Things have changed a lot in the world of adoption over the past 20 years. Once shrouded in secrecy and shame, the majority of adoptions are now open and involve some degree of contact with the birthmother, both before and after the adoption is finalized. Having knowledge about things like genetic medical conditions is obviously good for adopted children. And because the biggest source of pain for adopted children in the past was the unknown–not knowing who their birth family was or why they were put up for adoption–having an open adoption helps ease that pain.
But, if you ask people about open adoption, the first reaction of many is something along the lines of, “I don’t think I would want that. Won’t you be worried the birthmother will want her baby back?”
That was actually my first reaction, too. I was intimidated and fearful of open adoption when we first started thinking about it and even as we went through the home study. There was even a point when I had serious second thoughts about whether or not I could handle an open adoption. I felt threatened. With the birthmother still somewhat in the picture, would I ever feel like the “real” mother to my child? Would I just be a substitute mom or a glorified nanny? Could I handle “sharing” my baby with the woman who had actually given birth to him? Would I be jealous of their innate connection and constantly reminded that our child was, in fact, someone else’s? Was I setting myself up for heartache and pain?
These feelings, I think, are probably pretty common among prospective adoptive parents, at least at the beginning of the process. My feelings on open adoption evolved quickly, though, as soon as I realized I was thinking about it in entirely the wrong way.
Adoption is not about making couples parents. It’s about creating families for children. The feelings that are most important in adoption are that of the children and what is best for them is best, plain and simple. Even more than that, though, I came to realize that having the birthmother in our lives to some extent could be an incredible gift. From stories I’ve read of other very open adoptions, there is zero confusion over who is mom, and birthmothers often take on a role similar to that of a favorite aunt. What child could have too many favorite aunts? It’s simply more love in the child’s life. In less open adoptions, parents send annual letters and photos to the birthmother and if the adopted child ever expresses an interest in meeting his/her birthmother, that can easily be arranged. Much healthier than the scenes we’ve seen on TV of the forlorn adopted child who, after discovering he’s been lied to his whole life, boards a bus by himself to search for his birthmother. It’s an unfortunate fact that all adoptees grieve the loss of their birth families to some extent, even if adopted as infants. An open, honest adoption helps them to understand, accept, and heal.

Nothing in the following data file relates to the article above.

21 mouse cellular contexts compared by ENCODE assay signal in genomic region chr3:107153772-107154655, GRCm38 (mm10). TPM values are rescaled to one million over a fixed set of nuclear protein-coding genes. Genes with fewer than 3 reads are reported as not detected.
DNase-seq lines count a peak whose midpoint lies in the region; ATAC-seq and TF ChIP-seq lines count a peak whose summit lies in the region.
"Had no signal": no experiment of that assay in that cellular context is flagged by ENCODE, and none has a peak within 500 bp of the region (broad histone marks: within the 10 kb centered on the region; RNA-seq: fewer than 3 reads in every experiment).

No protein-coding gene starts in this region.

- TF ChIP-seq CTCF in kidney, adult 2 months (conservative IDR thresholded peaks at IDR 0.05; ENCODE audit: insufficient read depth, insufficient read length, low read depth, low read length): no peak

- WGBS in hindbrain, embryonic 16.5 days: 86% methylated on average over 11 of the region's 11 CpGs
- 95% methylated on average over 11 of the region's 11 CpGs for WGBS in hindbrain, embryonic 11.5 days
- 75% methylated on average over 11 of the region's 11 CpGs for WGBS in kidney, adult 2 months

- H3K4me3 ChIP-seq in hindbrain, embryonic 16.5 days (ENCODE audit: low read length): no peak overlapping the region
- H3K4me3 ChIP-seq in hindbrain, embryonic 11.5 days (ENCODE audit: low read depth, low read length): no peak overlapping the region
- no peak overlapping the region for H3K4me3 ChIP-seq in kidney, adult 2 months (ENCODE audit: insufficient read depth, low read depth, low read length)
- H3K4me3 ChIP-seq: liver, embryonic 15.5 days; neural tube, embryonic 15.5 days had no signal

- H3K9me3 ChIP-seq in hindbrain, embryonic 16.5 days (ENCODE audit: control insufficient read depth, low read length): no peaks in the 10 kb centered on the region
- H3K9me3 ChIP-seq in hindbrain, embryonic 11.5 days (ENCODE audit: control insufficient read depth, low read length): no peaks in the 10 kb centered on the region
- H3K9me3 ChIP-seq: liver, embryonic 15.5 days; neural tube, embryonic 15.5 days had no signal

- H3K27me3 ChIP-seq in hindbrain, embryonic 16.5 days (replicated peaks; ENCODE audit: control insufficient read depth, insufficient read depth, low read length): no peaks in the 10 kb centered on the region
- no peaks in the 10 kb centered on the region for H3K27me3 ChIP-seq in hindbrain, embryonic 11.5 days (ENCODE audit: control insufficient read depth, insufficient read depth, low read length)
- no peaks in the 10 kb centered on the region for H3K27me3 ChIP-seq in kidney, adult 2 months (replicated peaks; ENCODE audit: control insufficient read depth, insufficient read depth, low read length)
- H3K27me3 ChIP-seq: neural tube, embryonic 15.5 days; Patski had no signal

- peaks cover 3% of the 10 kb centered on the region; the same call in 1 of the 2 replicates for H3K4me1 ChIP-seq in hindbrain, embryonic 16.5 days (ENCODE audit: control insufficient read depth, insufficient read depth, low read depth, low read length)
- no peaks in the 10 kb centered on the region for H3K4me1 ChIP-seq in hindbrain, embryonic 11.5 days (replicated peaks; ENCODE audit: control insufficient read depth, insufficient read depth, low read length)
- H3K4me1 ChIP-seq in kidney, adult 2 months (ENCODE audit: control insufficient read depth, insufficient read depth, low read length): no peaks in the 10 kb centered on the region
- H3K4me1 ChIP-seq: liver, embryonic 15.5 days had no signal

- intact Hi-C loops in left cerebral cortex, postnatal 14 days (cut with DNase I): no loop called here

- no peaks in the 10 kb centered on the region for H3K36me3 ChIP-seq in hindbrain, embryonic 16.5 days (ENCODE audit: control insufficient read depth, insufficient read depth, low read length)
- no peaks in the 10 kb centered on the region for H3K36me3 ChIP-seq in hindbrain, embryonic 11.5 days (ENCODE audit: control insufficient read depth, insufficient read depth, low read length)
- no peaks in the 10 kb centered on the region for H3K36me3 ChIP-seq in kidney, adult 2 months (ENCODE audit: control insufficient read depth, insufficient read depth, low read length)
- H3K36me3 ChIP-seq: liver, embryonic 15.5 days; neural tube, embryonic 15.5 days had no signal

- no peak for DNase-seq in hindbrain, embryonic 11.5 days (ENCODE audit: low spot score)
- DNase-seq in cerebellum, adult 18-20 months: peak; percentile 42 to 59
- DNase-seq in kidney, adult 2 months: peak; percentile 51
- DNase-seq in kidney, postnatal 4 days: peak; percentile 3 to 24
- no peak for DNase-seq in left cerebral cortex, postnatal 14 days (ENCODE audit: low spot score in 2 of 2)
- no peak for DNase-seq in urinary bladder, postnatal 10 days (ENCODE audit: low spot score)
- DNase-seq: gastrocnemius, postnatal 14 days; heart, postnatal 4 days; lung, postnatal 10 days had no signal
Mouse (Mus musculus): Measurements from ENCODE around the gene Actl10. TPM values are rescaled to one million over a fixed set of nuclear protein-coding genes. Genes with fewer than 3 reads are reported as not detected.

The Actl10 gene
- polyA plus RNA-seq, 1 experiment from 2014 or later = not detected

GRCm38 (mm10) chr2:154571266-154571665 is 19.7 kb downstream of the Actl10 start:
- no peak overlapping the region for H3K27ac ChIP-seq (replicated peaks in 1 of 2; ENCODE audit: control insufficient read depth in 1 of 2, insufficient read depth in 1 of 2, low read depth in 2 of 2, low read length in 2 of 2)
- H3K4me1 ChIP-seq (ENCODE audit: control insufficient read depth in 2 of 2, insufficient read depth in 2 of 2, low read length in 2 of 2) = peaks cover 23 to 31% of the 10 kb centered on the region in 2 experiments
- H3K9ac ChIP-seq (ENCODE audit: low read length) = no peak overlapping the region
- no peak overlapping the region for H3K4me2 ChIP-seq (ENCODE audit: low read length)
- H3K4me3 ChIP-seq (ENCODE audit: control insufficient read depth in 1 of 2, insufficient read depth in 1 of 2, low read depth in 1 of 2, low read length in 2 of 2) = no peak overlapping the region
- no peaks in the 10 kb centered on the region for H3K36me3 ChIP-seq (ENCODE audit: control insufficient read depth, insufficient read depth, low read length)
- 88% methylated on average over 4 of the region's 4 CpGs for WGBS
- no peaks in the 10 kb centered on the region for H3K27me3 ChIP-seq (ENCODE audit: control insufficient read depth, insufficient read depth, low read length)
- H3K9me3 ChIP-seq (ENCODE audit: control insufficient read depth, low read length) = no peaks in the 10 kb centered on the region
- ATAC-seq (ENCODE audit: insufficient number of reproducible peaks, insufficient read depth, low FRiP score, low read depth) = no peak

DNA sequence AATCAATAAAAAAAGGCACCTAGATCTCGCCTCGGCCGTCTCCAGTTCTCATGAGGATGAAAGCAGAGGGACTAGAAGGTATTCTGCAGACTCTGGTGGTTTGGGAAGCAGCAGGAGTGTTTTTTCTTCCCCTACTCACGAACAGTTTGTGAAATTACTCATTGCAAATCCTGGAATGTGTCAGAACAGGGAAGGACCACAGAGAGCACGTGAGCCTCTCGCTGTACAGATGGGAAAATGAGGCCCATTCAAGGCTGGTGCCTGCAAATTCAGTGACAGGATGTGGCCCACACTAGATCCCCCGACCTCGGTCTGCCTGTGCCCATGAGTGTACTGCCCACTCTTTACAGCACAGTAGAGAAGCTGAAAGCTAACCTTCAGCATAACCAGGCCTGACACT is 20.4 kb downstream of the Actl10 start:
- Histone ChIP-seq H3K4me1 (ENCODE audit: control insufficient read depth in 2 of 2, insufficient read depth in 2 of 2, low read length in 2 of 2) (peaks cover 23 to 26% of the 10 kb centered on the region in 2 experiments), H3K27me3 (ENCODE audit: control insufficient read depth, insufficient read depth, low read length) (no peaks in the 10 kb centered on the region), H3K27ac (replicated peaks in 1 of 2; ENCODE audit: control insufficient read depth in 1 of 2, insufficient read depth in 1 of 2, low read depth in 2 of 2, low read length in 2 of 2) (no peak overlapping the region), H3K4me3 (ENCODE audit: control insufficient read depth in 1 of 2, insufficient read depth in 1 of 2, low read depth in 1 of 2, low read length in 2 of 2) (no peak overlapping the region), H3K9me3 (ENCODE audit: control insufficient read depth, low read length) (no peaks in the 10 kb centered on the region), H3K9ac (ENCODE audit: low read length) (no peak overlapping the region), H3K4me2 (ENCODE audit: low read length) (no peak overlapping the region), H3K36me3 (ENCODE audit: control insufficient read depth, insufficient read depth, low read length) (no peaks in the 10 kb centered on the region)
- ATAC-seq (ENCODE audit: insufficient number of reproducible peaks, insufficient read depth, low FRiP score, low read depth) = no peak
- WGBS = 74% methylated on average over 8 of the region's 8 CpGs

More than coming to the logical conclusion that open adoption is best for the adopted child, something else happened to me: my heart opened up. My heart opened up to include not only our future adopted baby, but his birth family as well. It opened so wide, in fact, that it forced all of my selfish insecurities about whether I would feel like a real mom or not aside. Of course I will. I will be the one raising our child. I will be the one who is there for him day in and day out, with unconditional love and laughter and hugs. I’m already so in love with this child. Surely there is plenty of room in my heart for his birthmother, too.
Adoption is unique. It’s more complicated than having a biological child. But, for me, that also makes it more special. It feels like my heart has grown three sizes already. I will never be the only mother to my son or daughter, but I will be the only mom. My child will hopefully always have a bond of some sort with the woman who gave birth to him–and that’s not only OK, it’s exactly how it should be. After all, there’s no such thing as too much love from too many people.